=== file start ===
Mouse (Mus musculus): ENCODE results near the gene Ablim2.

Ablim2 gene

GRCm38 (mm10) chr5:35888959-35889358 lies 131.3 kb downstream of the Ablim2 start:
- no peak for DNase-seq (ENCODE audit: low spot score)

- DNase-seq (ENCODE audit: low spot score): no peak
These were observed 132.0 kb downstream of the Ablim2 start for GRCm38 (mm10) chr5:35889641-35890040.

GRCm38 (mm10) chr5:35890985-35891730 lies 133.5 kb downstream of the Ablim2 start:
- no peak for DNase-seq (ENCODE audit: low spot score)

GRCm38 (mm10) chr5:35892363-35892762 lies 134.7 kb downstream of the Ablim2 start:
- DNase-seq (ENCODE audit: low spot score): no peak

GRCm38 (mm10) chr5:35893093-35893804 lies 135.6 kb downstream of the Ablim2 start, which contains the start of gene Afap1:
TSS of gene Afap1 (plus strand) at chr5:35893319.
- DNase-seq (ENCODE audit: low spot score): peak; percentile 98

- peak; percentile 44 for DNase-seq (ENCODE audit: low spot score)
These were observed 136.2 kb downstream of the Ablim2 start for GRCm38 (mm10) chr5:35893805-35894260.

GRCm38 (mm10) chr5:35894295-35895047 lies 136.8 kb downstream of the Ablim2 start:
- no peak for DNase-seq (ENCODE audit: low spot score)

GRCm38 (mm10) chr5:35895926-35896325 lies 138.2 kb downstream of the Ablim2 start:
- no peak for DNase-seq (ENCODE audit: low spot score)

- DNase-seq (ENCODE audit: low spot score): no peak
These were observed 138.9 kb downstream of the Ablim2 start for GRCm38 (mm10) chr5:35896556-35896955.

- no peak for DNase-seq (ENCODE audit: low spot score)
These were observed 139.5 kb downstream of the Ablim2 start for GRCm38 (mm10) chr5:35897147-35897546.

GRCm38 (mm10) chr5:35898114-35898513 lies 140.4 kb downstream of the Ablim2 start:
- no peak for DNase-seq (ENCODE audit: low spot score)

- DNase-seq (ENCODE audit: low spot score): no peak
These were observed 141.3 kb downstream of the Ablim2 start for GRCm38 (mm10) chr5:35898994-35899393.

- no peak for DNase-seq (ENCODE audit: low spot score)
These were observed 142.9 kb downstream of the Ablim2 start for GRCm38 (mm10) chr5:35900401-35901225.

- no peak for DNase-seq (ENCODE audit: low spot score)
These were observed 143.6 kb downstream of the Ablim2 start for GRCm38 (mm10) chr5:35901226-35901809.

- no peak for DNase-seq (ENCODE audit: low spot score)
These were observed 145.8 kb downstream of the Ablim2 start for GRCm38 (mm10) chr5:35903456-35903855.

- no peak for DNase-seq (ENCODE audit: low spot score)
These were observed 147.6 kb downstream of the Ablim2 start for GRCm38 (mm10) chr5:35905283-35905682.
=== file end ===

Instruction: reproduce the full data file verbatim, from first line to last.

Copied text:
Mouse (Mus musculus): ENCODE results near the gene Ablim2.

Ablim2 gene

GRCm38 (mm10) chr5:35888959-35889358 lies 131.3 kb downstream of the Ablim2 start:
- no peak for DNase-seq (ENCODE audit: low spot score)

- DNase-seq (ENCODE audit: low spot score): no peak
These were observed 132.0 kb downstream of the Ablim2 start for GRCm38 (mm10) chr5:35889641-35890040.

GRCm38 (mm10) chr5:35890985-35891730 lies 133.5 kb downstream of the Ablim2 start:
- no peak for DNase-seq (ENCODE audit: low spot score)

GRCm38 (mm10) chr5:35892363-35892762 lies 134.7 kb downstream of the Ablim2 start:
- DNase-seq (ENCODE audit: low spot score): no peak

GRCm38 (mm10) chr5:35893093-35893804 lies 135.6 kb downstream of the Ablim2 start, which contains the start of gene Afap1:
TSS of gene Afap1 (plus strand) at chr5:35893319.
- DNase-seq (ENCODE audit: low spot score): peak; percentile 98

- peak; percentile 44 for DNase-seq (ENCODE audit: low spot score)
These were observed 136.2 kb downstream of the Ablim2 start for GRCm38 (mm10) chr5:35893805-35894260.

GRCm38 (mm10) chr5:35894295-35895047 lies 136.8 kb downstream of the Ablim2 start:
- no peak for DNase-seq (ENCODE audit: low spot score)

GRCm38 (mm10) chr5:35895926-35896325 lies 138.2 kb downstream of the Ablim2 start:
- no peak for DNase-seq (ENCODE audit: low spot score)

- DNase-seq (ENCODE audit: low spot score): no peak
These were observed 138.9 kb downstream of the Ablim2 start for GRCm38 (mm10) chr5:35896556-35896955.

- no peak for DNase-seq (ENCODE audit: low spot score)
These were observed 139.5 kb downstream of the Ablim2 start for GRCm38 (mm10) chr5:35897147-35897546.

GRCm38 (mm10) chr5:35898114-35898513 lies 140.4 kb downstream of the Ablim2 start:
- no peak for DNase-seq (ENCODE audit: low spot score)

- DNase-seq (ENCODE audit: low spot score): no peak
These were observed 141.3 kb downstream of the Ablim2 start for GRCm38 (mm10) chr5:35898994-35899393.

- no peak for DNase-seq (ENCODE audit: low spot score)
These were observed 142.9 kb downstream of the Ablim2 start for GRCm38 (mm10) chr5:35900401-35901225.

- no peak for DNase-seq (ENCODE audit: low spot score)
These were observed 143.6 kb downstream of the Ablim2 start for GRCm38 (mm10) chr5:35901226-35901809.

- no peak for DNase-seq (ENCODE audit: low spot score)
These were observed 145.8 kb downstream of the Ablim2 start for GRCm38 (mm10) chr5:35903456-35903855.

- no peak for DNase-seq (ENCODE audit: low spot score)
These were observed 147.6 kb downstream of the Ablim2 start for GRCm38 (mm10) chr5:35905283-35905682.